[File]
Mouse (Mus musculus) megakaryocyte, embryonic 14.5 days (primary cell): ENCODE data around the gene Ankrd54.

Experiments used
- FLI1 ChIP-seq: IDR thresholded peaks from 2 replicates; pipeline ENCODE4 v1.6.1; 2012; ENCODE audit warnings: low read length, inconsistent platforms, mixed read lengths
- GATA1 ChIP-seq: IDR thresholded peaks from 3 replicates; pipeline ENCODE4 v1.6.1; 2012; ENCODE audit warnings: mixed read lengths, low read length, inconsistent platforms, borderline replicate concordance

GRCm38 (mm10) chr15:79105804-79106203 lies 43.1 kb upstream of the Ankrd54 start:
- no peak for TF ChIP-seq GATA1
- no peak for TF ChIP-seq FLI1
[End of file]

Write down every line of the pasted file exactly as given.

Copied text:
Mouse (Mus musculus) megakaryocyte, embryonic 14.5 days (primary cell): ENCODE data around the gene Ankrd54.

Experiments used
- FLI1 ChIP-seq: IDR thresholded peaks from 2 replicates; pipeline ENCODE4 v1.6.1; 2012; ENCODE audit warnings: low read length, inconsistent platforms, mixed read lengths
- GATA1 ChIP-seq: IDR thresholded peaks from 3 replicates; pipeline ENCODE4 v1.6.1; 2012; ENCODE audit warnings: mixed read lengths, low read length, inconsistent platforms, borderline replicate concordance

GRCm38 (mm10) chr15:79105804-79106203 lies 43.1 kb upstream of the Ankrd54 start:
- no peak for TF ChIP-seq GATA1
- no peak for TF ChIP-seq FLI1